Category

Immigration

Non Disclosure for DWI Driving While Intoxicated Charges

By | Criminal, Driving While Intoxicated, Immigration

The Texas State Legislature in its 85th Session passed a law to take effect in September 2017. Any person who has been convicted of DWI (1st time) where there were no accidents or injuries will be permitted to file for a non-disclosure. There is a 2 year waiting period and the BAC must have been less than .15.

A non-disclosure is a petition that is filed with the Court which permits a person to seal records (from the Public) of an arrest and accompanying Court documents. The Federal government will still be able to see the records.

A gripping biographical essay by a prisoner friend

By | Criminal, Immigration

I could start this story in so many different places that the Hollywood hautte coutre would have a field day with it. But whenever my mind runs over my “prison story”, it always starts in the same place. It’s not, as would make sense to most, my first day “in the slammer” when the big steel door slams behind you like you always see in the movies. No, for me, my first day al¬ways begins with my last day in Tarrant County jail.

For the uninitiated (and I pray to God you spend your whole life UNinitiated, dear reader), if you ever have to go to prison in Texas, your first stop after the judge bangs the gave is a holding cell behind the court room. Your journey from there leads to the county jail, and after spending around 45 days there (the maximum allowed by law), you’ll be transported to the Texas De¬partment of Criminal Justice. That day, for me, came on December 1, 2005.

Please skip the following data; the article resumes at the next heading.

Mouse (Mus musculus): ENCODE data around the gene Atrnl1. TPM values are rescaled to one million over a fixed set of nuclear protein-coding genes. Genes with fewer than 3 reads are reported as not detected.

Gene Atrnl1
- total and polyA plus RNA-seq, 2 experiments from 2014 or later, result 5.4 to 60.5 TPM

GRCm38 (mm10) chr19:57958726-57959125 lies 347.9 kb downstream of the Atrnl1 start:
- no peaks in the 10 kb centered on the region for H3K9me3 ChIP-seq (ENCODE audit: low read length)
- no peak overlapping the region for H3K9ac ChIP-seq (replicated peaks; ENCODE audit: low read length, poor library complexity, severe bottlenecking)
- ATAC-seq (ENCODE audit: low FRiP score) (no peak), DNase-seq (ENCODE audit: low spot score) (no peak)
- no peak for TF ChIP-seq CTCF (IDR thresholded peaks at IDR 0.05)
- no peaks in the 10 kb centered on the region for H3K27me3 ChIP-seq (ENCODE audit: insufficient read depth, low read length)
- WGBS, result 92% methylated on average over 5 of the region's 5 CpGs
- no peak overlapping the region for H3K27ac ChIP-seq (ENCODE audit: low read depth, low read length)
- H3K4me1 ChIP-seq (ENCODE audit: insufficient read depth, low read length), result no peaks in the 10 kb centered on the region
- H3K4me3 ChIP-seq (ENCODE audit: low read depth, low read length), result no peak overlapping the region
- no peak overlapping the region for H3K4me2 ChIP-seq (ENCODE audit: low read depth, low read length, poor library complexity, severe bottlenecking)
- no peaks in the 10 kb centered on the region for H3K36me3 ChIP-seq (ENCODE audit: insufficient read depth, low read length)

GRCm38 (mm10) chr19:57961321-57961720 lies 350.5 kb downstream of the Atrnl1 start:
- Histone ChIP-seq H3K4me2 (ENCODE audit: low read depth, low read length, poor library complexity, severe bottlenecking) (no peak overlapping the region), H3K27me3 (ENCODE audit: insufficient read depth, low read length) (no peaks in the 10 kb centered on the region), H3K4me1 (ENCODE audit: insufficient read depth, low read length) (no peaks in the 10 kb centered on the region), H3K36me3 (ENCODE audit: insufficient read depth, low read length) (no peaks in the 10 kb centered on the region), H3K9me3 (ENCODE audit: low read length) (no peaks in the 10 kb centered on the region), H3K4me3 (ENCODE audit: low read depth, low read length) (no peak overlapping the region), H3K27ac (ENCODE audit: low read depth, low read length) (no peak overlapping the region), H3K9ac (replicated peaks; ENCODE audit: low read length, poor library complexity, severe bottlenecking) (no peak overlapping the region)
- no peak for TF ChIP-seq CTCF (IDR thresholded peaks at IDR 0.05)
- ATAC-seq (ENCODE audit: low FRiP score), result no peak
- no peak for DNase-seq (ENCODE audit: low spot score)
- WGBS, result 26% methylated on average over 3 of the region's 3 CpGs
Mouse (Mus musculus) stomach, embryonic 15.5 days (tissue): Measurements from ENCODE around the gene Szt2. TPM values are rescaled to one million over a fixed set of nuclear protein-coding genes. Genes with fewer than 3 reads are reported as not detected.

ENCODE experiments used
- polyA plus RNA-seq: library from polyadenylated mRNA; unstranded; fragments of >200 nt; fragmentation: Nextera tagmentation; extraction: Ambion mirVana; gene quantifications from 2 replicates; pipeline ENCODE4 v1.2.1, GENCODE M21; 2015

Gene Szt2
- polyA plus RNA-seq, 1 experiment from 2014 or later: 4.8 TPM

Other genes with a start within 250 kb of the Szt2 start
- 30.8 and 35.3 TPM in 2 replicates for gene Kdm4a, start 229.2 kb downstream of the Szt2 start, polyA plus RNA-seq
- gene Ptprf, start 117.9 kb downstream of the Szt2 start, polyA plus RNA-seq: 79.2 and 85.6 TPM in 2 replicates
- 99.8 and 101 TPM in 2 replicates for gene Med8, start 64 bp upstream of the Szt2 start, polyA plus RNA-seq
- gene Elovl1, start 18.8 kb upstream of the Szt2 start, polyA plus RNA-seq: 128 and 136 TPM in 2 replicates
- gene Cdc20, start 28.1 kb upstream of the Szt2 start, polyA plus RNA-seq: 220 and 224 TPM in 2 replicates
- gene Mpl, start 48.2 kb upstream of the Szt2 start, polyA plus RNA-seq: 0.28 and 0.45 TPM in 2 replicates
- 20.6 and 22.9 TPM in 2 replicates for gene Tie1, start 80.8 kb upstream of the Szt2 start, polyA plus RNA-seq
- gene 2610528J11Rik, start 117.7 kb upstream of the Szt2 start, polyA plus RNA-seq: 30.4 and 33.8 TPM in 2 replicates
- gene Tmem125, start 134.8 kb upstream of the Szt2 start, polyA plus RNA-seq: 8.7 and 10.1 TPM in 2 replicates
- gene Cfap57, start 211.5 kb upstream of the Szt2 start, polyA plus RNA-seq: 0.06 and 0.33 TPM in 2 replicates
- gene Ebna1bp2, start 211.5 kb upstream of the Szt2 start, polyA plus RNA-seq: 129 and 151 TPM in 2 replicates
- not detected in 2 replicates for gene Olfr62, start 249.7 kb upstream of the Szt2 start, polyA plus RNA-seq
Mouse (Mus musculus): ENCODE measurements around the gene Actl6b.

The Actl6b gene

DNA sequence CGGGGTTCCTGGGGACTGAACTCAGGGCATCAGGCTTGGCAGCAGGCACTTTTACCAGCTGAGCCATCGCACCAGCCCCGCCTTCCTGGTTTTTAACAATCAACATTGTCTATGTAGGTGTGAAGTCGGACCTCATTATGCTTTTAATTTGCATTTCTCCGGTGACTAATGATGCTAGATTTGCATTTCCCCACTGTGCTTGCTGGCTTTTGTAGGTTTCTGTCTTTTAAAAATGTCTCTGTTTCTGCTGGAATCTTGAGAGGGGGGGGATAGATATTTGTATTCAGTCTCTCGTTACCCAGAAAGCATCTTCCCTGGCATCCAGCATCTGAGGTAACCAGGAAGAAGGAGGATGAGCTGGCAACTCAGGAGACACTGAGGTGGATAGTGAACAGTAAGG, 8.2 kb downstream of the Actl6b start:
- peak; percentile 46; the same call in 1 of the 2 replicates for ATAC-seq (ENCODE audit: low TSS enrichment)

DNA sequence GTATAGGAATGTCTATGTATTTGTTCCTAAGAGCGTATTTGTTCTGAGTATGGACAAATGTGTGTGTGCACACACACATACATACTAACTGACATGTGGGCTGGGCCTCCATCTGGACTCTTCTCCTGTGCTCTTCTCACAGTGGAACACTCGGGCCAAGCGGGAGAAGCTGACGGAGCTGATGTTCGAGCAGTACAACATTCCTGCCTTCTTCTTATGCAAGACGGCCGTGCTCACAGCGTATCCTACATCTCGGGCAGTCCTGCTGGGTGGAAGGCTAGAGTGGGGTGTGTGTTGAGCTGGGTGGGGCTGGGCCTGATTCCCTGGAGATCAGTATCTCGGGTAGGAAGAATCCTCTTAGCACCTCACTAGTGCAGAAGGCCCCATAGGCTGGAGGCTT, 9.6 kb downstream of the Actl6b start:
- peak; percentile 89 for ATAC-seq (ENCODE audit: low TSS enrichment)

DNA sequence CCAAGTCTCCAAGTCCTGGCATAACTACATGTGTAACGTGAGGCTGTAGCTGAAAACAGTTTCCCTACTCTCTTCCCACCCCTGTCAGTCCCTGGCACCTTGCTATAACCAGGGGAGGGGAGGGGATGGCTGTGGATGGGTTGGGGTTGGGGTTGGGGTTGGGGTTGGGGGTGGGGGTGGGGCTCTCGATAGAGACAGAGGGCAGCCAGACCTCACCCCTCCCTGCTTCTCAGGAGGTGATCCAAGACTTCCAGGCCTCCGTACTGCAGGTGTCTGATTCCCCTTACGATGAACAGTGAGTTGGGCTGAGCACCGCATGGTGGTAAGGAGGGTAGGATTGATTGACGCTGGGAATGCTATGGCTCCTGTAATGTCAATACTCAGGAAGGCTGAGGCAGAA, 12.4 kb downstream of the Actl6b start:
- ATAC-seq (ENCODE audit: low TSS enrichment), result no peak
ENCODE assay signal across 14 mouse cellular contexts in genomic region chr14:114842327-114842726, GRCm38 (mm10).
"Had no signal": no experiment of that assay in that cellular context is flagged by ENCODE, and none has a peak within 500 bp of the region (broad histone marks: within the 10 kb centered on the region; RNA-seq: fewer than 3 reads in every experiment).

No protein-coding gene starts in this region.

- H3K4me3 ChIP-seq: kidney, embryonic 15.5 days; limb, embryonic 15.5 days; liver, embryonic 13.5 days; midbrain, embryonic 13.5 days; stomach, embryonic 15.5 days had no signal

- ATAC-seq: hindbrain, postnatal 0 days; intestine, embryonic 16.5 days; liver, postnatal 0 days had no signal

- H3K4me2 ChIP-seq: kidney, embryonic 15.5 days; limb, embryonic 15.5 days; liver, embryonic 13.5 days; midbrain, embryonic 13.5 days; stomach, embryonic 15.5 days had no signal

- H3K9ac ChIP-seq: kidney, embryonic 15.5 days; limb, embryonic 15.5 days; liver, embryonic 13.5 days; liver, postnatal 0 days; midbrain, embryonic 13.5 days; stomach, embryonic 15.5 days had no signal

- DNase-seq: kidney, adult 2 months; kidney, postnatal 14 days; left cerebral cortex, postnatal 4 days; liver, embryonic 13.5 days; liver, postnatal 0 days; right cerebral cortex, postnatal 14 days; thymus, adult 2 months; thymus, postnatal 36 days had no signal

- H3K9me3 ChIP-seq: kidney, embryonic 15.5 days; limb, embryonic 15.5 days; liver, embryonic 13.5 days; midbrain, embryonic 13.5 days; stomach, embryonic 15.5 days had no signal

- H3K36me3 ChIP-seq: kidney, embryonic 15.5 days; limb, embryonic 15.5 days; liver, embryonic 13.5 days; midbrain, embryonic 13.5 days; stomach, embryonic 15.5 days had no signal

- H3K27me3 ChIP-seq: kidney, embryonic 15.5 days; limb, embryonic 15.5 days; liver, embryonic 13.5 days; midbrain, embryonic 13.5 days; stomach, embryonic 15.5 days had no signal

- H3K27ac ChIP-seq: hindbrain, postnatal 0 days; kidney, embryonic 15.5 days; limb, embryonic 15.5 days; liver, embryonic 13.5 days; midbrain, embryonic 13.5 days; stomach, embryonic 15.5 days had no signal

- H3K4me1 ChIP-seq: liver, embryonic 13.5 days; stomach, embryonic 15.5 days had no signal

Acclimating to county jail had been fairly easy, what with the visits from friends and family every week day and the comforting thought that just on the other side of the walls and bars were the familiar sights and sounds of the city I had called home for nearly a decade after relocating from Odessa, my hometown whose only redeeming qualities are the historied football program at Permian High School and the most congenial gathering of good people ever to grace the desert.

But opportunity had drawn me to Fort Worth, and I’d been busy building my life. I had good friends, a great job as a middle school teacher, fullfillment from my volunteer service in my church’s youth group, and many relatives close by including my mother and my brother’s family. And this was the day I’d be leaving all that behind, because, along with all that good stuff, I now had an ugly and social¬ly intolerable black mark next to my name– a conviction for aggravated sexual assault of a child. There’s just no right way way to say something like that, is there? You see, when every¬one’s favorite teacher and church-youth-volunteer-worker-guy decides to pursue sex with one of his 12-year old students, that’s just bad, and the Texas courts definitely frown on it. So the day I was waiting to be transported to the TDCJ, I was being held in a “tank” with a bunch of other perverts, and some of them were certainly perverting. My first day “in prison” always begins with the thought of those three street hoods stan¬ding at the large front window of the tank “killing” on the “last bitches we’re gonna’ be seeing for awhile”. Translated into our language, that means the prisoners in the window were mas¬turbating while watching, and in full view of, the females who worked on the other side of the glass. These women might have been your daughters or your sisters, maybe your wives. And several of them wore badges. Yet, nothing happened to the “jack-monsters” in the window.